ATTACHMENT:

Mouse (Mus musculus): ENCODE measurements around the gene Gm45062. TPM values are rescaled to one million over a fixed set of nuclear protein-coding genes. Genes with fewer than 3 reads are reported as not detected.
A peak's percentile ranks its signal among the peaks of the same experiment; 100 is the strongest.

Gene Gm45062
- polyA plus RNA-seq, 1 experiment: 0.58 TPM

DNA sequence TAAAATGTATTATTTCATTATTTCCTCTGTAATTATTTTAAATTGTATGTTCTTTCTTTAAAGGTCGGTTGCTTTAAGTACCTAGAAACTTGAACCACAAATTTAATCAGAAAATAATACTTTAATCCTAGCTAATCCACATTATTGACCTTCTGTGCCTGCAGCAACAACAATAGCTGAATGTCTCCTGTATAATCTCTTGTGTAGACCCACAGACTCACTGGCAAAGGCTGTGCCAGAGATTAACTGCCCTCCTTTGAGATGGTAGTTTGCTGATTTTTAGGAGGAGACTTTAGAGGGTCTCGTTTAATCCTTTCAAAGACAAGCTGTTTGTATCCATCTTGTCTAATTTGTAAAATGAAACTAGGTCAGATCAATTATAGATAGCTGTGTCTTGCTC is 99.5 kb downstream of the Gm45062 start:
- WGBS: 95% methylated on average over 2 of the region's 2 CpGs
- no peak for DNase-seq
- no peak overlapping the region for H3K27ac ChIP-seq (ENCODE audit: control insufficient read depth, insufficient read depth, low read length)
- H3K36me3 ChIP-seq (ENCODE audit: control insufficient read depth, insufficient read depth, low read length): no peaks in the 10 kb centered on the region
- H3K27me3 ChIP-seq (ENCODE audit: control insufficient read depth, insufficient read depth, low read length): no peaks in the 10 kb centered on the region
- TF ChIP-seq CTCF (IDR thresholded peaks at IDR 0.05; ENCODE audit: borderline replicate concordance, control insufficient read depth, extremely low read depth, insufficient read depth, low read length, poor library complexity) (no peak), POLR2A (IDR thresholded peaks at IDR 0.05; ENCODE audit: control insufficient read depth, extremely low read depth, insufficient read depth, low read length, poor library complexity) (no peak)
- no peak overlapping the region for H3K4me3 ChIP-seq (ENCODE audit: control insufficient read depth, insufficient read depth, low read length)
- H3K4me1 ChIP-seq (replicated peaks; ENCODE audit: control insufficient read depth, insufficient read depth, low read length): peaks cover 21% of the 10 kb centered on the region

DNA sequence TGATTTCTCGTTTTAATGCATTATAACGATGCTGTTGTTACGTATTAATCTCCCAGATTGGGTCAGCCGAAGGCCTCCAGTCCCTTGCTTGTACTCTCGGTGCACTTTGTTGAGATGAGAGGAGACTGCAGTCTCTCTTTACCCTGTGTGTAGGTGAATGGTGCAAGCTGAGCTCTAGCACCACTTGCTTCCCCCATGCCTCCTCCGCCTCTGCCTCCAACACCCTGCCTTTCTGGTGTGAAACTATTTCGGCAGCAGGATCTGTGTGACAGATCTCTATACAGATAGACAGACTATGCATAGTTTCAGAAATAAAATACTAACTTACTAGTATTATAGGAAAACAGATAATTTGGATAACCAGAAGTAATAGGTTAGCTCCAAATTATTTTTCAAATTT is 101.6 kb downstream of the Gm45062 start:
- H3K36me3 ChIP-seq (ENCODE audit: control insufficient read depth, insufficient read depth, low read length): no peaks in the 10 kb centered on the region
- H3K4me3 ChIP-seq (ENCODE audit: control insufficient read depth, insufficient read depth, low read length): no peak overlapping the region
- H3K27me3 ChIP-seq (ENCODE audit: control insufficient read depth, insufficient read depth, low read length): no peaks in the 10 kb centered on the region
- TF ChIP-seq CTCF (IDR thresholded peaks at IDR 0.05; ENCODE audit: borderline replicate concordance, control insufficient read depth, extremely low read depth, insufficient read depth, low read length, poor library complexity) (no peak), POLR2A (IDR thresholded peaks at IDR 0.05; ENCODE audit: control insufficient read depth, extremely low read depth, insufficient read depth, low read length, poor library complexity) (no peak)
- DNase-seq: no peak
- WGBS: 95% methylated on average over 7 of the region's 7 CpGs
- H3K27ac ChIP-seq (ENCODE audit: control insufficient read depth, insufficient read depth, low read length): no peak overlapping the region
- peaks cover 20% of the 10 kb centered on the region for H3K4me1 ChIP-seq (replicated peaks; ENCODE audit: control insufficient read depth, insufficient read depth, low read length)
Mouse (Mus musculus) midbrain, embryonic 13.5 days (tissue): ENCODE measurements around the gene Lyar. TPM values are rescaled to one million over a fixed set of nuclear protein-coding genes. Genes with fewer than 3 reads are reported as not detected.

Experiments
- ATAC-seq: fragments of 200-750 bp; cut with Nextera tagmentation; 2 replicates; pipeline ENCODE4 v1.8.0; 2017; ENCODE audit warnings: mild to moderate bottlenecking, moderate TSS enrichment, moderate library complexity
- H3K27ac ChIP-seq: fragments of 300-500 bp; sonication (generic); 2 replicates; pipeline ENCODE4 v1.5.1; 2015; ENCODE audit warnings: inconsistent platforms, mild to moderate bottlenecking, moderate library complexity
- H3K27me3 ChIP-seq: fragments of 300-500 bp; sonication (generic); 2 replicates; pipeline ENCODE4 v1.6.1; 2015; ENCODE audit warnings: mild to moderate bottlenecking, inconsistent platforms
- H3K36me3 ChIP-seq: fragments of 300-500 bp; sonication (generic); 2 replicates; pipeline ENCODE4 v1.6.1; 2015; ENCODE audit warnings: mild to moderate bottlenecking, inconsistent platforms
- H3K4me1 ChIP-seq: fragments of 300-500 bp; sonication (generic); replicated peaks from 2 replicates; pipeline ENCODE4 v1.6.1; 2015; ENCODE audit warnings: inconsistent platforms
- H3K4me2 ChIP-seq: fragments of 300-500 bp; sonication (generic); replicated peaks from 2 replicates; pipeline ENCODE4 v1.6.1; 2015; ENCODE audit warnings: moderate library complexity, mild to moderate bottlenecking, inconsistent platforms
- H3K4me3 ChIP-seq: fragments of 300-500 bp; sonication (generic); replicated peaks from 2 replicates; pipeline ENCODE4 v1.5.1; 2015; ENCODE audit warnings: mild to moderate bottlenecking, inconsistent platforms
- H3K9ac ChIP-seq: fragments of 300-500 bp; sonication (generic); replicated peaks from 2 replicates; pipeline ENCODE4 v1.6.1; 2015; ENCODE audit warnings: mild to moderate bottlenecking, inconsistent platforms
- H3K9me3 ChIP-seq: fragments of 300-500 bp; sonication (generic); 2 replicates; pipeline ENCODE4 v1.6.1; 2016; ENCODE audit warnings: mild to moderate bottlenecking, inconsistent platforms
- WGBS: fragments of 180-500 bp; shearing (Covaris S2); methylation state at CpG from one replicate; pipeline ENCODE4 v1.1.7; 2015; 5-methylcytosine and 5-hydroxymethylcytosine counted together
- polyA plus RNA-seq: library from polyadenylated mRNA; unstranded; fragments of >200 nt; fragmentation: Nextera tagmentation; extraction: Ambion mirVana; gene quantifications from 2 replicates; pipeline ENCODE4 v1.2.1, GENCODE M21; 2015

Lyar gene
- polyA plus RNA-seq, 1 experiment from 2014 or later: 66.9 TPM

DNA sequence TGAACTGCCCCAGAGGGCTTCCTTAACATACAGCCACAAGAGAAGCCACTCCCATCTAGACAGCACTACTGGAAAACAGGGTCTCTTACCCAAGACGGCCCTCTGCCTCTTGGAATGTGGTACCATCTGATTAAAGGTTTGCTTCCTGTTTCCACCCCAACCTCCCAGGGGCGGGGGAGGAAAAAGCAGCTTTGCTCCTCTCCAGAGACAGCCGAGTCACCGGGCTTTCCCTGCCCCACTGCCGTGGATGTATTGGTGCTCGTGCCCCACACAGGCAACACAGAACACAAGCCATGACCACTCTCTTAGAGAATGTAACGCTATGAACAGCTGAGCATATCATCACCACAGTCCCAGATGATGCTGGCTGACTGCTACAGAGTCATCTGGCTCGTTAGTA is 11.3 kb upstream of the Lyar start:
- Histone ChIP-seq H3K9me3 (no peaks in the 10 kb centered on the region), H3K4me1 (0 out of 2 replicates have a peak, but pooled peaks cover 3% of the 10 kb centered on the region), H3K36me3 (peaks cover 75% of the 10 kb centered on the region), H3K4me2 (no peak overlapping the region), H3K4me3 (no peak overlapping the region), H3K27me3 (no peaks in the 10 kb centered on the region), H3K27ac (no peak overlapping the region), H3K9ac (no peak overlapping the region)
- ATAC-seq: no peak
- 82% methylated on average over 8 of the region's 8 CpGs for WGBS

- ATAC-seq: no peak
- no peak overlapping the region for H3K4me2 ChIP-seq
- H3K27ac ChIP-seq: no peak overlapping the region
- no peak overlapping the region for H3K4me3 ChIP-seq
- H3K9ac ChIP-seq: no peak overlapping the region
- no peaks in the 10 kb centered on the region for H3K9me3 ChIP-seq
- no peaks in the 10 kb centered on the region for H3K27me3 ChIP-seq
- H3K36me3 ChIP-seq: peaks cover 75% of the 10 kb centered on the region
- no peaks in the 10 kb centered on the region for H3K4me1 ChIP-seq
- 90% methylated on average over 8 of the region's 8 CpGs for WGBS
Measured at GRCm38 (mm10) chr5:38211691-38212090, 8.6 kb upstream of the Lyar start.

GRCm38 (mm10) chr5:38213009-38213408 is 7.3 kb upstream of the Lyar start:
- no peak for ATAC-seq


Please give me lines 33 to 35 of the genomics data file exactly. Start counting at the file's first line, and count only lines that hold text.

- H3K9me3 ChIP-seq: fragments of 300-500 bp; sonication (generic); 2 replicates; pipeline ENCODE4 v1.6.1; 2016; ENCODE audit warnings: mild to moderate bottlenecking, inconsistent platforms
- WGBS: fragments of 180-500 bp; shearing (Covaris S2); methylation state at CpG from one replicate; pipeline ENCODE4 v1.1.7; 2015; 5-methylcytosine and 5-hydroxymethylcytosine counted together
- polyA plus RNA-seq: library from polyadenylated mRNA; unstranded; fragments of >200 nt; fragmentation: Nextera tagmentation; extraction: Ambion mirVana; gene quantifications from 2 replicates; pipeline ENCODE4 v1.2.1, GENCODE M21; 2015